One in five (19 per cent) homeowners aged 55 or over considered moving in the past two years but have not done so; equating to more than 2 million homeowners.
• 23 per cent of homeowners aged 55 or over who considered moving say lack of suitable housing was the main reason they did not do so. This equates to more than 500,000 homeowners.
• The stress and upheaval of moving as well as not wanting to be away from friends, neighbours and community are also obstacles to moving.
• Last time buyers may be put off from buying new build homes because they don’t meet their needs.
According to the annual Homeowner survey conducted by YouGov for HomeOwners Alliance and BLP Insurance, 6 per cent of homeowners age 55 or older say they have moved in the two past years and a further 19 per cent have considered moving but not done so – the equivalent of more than 2 million homeowners.
A lack of the right kind of homes is the main reason for older homeowners deciding to stay put (23 per cent of homeowners age 55+ who considered a move in the past two years say this is the primary reason for not moving).
The survey has revealed that emotional ties more than financial concerns are a significant barrier to moving home in later life. The stress and upheaval of moving is more likely to be among the reasons not to move for homeowners age 55+ who considered a move (30 per cent vs 21 per cent homeowners overall), as well as, not wanting to move away from friends, neighbours and their community (23 per cent v 17 per cent homeowners overall). Property prices are less likely to be a barrier (22 per cent vs 31 per cent among homeowners overall).
When thinking about a future move, top priorities are similar regardless of age. Good build quality (71 per cent), spaciousness of rooms (72 per cent) and parking (69 per cent) top the list. However, compared with UK homeowners generally, a greater proportion of homeowners age 55 or older identify availability of parking (77 per cent vs 69 per cent), low running costs (70 per cent vs 59 per cent), proximity to shops (66 per cent vs 55 per cent), good transport links (56 per cent vs 47 per cent) and living on one level (36 per cent vs 24 per cent) as important criteria in their next new home.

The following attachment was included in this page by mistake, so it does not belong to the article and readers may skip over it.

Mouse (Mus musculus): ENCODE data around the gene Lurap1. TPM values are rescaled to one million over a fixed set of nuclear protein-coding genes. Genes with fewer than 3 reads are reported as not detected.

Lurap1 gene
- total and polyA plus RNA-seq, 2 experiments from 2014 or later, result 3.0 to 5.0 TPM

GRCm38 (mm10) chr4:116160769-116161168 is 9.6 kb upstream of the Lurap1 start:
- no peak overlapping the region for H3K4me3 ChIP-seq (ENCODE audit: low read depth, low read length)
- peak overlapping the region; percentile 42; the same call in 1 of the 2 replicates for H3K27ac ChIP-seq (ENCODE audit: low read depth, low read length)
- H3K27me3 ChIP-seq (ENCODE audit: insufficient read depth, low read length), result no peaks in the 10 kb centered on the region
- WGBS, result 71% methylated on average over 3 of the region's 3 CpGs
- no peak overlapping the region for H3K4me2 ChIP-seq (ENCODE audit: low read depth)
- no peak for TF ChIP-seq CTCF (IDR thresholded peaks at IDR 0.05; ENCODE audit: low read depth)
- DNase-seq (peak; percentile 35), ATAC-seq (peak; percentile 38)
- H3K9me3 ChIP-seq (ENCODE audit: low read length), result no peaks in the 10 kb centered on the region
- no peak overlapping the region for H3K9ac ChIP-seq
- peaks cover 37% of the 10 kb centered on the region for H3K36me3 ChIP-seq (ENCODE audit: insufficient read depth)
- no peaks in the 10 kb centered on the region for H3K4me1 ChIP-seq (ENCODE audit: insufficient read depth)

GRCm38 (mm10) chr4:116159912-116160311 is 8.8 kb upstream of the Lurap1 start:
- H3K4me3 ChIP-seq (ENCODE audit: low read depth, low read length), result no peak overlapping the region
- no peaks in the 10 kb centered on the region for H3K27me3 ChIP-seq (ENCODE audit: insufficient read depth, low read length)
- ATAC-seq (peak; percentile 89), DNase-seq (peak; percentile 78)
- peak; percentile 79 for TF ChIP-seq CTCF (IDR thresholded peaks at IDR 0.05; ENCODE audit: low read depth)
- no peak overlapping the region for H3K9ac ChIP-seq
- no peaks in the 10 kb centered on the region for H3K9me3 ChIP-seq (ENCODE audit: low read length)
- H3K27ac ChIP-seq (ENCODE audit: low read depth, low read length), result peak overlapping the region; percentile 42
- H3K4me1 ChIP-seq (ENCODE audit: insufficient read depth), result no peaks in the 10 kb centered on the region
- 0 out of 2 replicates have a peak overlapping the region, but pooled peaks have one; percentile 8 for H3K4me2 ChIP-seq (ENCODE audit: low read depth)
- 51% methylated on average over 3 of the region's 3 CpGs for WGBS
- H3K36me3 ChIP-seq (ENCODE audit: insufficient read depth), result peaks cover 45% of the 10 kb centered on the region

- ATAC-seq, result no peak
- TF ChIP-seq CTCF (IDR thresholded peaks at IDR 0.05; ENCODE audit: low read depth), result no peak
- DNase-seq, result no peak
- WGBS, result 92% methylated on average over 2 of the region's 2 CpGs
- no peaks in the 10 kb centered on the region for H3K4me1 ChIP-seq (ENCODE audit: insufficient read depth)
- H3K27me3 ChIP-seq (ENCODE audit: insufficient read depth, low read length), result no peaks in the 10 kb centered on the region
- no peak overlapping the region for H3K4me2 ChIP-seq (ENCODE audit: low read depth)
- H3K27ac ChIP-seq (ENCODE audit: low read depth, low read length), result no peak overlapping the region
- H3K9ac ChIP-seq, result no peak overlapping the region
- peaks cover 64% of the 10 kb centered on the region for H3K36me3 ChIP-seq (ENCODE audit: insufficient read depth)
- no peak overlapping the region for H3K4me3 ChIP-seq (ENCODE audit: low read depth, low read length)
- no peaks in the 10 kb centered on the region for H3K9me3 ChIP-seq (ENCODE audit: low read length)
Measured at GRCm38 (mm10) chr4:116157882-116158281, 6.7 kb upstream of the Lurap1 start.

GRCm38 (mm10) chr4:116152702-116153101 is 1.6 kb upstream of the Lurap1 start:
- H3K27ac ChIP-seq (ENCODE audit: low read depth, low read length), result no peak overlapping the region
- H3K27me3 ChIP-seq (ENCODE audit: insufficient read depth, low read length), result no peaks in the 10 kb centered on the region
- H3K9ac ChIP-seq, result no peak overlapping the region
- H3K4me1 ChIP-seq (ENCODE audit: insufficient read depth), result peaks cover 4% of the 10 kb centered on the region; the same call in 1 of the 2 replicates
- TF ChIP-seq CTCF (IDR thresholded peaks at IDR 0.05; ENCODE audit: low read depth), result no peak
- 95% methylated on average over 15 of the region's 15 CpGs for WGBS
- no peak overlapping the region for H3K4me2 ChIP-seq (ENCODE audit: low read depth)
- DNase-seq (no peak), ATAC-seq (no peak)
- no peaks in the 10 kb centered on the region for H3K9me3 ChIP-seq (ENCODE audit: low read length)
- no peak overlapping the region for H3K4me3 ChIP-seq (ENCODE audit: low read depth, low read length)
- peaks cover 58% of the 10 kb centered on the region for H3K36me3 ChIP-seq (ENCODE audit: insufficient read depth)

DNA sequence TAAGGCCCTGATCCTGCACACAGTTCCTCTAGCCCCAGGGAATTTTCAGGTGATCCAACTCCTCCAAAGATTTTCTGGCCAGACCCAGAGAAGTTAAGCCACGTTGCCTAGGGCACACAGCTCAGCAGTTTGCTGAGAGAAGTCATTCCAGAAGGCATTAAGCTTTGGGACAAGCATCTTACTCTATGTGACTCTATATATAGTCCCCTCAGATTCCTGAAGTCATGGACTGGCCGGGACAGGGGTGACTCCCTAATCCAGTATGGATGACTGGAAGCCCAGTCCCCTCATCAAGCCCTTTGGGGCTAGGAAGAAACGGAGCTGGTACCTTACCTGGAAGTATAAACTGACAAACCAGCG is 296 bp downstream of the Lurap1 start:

When considering new build properties as an option, older homeowners see new builds as being particularly strong on low running costs (52 per cent) but less likely to deliver on spaciousness of rooms (23 per cent), the amount of available green space (23 per cent) and providing living on one level (12 per cent). Being near to amenities and good transport links are also aspects that are seen as less typical of new build homes.
There is hope that more builders are recognising this preference for new build homes; The photo shows a new development in Purley, Surrey, which offers lovely homes which have been designed to meet the needs of retired people, modern, easy to run and near all amenities. Carriages is being constructed by Pegasus Homes and Frosts Estate Agents is marketing the properties.
Paula Higgins, Chief Executive Officer of HomeOwners Alliance, said, “The recent Brexit decision means we are now in the midst of uncertain times and new housing is likely to be a victim. Government needs to focus efforts on negotiating a European exit but they must not drop the ball in delivering new housing that meets the needs of last time buyers. House builders can’t be allowed to sit on their hands and land bank. The government needs to keep them building and building houses that meet the needs of last time buyers as well as first time buyers.”
Kim Vernau, Chief Executive Officer, BLP Insurance, said: “The issues highlighted by this survey that face last time buyers are as acute as those issues encountered by first time buyers. If we wish to provide the required quality of housing that addresses these concerns we desperately need an appropriate mix of well-designed homes alongside adequate local infrastructure to help address the current housing shortage.”